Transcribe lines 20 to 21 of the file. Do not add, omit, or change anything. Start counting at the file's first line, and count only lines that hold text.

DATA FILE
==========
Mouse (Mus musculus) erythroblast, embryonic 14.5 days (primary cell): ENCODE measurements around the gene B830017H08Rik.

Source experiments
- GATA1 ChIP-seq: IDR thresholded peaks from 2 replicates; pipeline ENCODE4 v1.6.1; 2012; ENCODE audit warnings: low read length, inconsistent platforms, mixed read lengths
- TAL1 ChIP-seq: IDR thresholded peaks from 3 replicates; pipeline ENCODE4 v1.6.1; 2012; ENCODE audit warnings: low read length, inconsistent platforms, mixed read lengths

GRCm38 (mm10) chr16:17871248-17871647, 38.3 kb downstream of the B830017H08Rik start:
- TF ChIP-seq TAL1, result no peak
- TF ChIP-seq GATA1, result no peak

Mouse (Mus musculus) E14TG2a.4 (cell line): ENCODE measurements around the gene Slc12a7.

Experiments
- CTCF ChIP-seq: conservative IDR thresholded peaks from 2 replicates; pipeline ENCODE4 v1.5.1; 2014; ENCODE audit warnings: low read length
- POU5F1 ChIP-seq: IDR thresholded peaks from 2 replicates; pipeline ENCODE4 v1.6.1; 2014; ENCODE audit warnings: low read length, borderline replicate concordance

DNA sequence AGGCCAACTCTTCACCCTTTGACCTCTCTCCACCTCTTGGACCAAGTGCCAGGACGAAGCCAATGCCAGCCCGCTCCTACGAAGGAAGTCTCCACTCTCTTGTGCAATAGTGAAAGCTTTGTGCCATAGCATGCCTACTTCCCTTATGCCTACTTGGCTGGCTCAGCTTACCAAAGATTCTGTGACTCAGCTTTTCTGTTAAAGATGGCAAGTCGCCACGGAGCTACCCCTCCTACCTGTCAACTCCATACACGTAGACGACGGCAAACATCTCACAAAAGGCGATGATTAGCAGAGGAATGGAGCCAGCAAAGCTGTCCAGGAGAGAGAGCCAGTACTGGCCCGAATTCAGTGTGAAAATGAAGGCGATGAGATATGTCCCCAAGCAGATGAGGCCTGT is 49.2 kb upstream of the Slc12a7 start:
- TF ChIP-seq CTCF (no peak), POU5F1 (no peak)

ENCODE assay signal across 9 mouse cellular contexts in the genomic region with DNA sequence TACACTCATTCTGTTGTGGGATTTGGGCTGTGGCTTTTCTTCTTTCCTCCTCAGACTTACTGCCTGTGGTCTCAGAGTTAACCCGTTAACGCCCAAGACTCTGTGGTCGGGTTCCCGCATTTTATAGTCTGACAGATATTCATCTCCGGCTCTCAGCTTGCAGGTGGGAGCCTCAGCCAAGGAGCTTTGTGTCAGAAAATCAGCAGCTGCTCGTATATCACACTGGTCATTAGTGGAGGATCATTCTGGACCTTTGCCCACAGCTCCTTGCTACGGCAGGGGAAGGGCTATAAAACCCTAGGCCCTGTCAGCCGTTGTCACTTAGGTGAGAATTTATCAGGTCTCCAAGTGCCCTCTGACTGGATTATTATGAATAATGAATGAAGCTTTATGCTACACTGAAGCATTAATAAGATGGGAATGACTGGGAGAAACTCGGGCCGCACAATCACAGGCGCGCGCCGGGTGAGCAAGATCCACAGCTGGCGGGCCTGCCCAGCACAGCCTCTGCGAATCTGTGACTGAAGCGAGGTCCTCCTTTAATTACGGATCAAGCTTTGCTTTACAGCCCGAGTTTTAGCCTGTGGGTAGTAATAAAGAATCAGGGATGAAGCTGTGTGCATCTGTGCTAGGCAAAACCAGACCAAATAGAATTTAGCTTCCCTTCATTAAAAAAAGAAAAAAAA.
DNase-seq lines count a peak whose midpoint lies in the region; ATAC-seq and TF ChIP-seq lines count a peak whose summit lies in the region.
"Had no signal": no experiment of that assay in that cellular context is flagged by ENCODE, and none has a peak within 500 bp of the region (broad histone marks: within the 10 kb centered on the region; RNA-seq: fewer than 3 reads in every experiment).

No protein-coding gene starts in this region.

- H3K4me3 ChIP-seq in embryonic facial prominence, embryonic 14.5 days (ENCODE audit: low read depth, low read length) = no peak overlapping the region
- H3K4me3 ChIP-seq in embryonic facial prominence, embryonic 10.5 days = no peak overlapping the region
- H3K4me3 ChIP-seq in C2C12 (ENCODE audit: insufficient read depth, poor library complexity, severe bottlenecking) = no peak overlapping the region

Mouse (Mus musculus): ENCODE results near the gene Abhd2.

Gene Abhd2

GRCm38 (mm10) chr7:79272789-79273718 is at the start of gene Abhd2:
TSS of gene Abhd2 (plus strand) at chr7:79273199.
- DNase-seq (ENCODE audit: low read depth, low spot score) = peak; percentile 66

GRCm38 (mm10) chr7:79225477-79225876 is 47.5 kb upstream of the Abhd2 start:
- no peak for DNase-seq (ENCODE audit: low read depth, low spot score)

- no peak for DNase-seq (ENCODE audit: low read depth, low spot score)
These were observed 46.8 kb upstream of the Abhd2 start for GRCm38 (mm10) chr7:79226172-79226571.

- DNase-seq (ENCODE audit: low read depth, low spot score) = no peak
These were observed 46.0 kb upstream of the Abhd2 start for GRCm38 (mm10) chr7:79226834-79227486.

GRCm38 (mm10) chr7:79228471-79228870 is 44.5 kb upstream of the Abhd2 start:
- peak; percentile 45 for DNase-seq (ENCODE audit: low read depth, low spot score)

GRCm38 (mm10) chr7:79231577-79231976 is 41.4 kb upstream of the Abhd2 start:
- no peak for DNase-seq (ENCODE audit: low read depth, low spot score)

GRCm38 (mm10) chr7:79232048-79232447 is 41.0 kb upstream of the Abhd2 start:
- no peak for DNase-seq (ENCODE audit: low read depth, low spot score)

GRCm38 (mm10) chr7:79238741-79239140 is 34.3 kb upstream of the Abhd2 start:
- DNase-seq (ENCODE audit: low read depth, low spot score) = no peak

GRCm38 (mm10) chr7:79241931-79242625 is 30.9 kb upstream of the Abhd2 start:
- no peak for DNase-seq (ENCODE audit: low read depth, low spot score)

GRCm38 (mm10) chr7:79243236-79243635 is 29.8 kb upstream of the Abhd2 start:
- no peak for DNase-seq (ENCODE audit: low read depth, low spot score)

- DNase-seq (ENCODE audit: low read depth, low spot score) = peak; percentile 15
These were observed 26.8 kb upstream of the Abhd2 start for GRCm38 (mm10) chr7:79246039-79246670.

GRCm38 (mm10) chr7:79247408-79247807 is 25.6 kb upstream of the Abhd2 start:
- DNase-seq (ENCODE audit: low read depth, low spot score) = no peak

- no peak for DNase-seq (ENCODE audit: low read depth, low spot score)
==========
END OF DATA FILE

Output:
- H3K4me3 ChIP-seq in C2C12 (ENCODE audit: insufficient read depth, poor library complexity, severe bottlenecking) = no peak overlapping the region

Mouse (Mus musculus): ENCODE results near the gene Abhd2.